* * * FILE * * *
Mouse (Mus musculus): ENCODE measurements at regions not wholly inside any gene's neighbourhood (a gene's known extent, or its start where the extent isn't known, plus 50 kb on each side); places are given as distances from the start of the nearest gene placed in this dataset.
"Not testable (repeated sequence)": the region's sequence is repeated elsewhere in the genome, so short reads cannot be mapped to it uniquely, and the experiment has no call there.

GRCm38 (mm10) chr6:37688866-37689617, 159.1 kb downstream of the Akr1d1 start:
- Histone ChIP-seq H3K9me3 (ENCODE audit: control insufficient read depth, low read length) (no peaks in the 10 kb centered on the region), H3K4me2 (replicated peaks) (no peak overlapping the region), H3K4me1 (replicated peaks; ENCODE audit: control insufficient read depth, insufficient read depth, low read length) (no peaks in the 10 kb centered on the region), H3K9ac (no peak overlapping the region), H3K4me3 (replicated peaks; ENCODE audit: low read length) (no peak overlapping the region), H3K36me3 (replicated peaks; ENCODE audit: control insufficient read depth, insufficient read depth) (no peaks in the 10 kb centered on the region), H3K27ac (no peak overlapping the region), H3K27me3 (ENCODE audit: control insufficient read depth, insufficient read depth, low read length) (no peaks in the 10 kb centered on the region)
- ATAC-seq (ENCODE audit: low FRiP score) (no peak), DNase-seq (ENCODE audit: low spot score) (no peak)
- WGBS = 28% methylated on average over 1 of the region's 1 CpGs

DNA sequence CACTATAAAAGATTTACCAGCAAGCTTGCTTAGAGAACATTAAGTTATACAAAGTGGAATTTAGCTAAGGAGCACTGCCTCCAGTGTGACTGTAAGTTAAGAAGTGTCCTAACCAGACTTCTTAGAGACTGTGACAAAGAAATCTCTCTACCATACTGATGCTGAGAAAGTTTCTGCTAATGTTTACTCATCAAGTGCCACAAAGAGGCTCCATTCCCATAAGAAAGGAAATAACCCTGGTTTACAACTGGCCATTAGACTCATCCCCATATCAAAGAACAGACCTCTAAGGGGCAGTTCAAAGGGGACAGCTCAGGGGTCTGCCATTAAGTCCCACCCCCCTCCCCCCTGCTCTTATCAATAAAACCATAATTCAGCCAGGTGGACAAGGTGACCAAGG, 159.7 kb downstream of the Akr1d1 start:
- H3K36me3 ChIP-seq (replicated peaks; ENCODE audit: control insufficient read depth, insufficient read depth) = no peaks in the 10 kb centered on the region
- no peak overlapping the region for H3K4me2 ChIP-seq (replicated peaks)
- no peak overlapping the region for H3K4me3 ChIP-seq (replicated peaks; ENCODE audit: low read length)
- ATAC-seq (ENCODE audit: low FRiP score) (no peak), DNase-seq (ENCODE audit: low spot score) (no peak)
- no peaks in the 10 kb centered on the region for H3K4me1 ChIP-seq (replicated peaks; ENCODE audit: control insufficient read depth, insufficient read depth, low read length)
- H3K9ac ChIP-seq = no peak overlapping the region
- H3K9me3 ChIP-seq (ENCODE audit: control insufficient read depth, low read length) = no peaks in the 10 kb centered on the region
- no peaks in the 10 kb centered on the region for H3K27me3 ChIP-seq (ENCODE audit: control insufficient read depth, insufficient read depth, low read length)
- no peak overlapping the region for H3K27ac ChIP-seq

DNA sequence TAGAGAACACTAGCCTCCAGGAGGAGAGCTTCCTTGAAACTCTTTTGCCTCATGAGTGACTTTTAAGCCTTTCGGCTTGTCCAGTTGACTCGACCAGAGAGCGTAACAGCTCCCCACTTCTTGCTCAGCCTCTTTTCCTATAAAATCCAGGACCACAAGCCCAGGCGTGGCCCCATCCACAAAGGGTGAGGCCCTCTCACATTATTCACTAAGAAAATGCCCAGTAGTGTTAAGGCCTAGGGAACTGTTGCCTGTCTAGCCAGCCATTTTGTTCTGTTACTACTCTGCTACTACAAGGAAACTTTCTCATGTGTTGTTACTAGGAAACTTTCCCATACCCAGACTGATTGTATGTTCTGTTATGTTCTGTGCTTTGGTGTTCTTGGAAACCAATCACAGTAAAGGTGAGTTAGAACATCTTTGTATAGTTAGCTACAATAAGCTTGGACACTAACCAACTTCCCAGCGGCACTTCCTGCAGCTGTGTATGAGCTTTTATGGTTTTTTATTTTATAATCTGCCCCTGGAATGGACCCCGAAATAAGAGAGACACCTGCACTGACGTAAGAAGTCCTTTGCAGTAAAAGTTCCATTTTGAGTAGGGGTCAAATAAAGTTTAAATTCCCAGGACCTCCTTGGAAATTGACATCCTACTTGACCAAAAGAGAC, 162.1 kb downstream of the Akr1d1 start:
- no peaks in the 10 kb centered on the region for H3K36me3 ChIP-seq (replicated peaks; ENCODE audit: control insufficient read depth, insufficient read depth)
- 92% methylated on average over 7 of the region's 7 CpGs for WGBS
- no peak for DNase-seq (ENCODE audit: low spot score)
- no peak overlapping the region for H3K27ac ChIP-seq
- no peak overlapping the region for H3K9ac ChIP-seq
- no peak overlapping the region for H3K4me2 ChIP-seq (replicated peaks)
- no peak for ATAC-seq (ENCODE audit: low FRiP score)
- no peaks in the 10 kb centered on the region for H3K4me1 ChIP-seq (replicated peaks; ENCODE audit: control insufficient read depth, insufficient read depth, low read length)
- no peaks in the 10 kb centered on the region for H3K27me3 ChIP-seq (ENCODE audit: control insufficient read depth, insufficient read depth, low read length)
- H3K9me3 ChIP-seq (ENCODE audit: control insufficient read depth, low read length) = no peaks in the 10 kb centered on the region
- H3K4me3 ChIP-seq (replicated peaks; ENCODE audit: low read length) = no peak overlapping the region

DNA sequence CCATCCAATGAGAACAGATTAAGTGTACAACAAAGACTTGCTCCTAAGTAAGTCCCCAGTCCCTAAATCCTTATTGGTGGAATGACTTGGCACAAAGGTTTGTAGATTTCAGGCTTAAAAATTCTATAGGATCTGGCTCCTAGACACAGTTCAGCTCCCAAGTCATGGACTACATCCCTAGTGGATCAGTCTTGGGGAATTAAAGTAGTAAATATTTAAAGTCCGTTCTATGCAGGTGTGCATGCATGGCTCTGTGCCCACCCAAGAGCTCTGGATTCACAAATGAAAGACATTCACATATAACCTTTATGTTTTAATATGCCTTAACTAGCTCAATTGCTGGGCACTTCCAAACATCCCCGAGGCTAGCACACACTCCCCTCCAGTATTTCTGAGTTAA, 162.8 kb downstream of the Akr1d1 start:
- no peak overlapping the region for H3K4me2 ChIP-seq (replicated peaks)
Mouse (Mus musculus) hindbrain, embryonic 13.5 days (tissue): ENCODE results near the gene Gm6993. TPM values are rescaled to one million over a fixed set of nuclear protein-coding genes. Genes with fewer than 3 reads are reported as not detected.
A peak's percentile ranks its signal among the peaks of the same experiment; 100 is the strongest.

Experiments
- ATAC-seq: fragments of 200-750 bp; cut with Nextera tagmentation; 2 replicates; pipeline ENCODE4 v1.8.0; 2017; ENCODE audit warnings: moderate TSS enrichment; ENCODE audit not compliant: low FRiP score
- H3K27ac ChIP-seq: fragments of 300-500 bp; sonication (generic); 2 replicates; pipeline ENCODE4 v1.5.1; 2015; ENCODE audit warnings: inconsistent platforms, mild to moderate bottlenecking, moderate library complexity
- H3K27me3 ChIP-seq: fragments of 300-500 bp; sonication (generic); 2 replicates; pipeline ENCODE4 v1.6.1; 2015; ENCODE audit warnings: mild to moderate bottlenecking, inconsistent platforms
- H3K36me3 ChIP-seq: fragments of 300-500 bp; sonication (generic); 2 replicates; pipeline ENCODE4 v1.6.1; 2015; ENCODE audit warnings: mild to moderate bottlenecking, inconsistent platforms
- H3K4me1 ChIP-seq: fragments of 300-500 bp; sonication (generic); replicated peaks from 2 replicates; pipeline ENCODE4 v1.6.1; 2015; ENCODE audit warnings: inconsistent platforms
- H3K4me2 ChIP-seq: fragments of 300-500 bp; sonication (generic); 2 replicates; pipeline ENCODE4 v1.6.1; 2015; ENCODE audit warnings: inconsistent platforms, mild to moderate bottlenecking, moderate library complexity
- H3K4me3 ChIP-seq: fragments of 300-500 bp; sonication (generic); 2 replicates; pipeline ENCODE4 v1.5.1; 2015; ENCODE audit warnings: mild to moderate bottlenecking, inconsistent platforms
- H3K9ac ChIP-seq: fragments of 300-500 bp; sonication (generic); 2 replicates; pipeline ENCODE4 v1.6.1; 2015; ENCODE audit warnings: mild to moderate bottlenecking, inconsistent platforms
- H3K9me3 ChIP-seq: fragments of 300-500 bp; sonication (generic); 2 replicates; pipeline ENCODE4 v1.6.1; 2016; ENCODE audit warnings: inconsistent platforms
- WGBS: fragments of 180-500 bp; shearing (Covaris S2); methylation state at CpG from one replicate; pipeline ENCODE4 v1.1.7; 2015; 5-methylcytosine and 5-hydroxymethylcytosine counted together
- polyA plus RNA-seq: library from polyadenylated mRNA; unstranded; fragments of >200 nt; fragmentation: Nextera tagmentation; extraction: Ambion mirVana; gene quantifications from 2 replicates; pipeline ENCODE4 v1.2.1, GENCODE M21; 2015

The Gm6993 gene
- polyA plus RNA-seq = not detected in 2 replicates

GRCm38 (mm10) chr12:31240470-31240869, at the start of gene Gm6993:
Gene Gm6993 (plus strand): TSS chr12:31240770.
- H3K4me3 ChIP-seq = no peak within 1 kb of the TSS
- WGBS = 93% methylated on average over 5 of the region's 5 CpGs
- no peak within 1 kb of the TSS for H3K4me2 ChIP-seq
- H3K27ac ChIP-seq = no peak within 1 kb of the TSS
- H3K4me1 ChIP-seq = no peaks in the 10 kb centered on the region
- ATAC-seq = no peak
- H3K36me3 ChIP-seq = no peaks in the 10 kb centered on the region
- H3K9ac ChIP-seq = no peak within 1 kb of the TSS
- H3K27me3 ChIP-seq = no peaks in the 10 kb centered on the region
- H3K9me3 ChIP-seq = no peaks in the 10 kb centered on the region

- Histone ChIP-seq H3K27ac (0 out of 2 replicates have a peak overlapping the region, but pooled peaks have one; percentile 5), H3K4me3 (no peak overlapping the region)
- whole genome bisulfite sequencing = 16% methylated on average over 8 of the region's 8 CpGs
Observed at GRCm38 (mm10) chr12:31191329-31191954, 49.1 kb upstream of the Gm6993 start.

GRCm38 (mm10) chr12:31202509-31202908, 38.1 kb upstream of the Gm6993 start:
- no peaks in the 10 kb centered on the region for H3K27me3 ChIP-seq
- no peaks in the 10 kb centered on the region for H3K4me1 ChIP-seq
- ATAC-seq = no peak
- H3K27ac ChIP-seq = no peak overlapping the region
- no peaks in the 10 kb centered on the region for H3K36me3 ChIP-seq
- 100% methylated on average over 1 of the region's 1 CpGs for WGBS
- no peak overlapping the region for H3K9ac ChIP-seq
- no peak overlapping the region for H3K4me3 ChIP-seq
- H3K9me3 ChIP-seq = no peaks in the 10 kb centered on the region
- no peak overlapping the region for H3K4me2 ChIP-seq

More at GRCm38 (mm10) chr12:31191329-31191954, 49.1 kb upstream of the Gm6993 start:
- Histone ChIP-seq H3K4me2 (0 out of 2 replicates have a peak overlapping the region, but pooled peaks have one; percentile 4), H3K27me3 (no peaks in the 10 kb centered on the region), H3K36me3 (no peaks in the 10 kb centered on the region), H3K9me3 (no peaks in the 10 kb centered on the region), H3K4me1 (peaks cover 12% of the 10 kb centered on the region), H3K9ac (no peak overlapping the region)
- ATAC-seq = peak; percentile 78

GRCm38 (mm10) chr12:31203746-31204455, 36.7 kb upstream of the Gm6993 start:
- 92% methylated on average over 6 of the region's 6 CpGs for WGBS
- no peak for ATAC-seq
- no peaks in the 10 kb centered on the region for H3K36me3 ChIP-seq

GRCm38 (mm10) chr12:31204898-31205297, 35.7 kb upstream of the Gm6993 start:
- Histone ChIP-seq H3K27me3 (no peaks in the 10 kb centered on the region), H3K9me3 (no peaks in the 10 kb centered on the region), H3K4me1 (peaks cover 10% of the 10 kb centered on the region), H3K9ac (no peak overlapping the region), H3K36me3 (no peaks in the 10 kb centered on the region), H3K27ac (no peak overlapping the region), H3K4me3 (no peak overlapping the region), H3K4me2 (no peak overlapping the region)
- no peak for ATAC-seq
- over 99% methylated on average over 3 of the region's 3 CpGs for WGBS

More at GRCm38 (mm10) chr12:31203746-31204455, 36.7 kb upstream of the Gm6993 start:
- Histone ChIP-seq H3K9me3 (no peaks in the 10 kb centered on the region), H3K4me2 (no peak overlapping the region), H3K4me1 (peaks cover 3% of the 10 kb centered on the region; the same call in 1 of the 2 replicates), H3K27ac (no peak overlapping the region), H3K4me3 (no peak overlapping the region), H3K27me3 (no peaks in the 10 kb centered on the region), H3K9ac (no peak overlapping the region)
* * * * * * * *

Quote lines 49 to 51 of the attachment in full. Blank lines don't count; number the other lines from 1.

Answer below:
- H3K4me3 ChIP-seq = no peak within 1 kb of the TSS
- WGBS = 93% methylated on average over 5 of the region's 5 CpGs
- no peak within 1 kb of the TSS for H3K4me2 ChIP-seq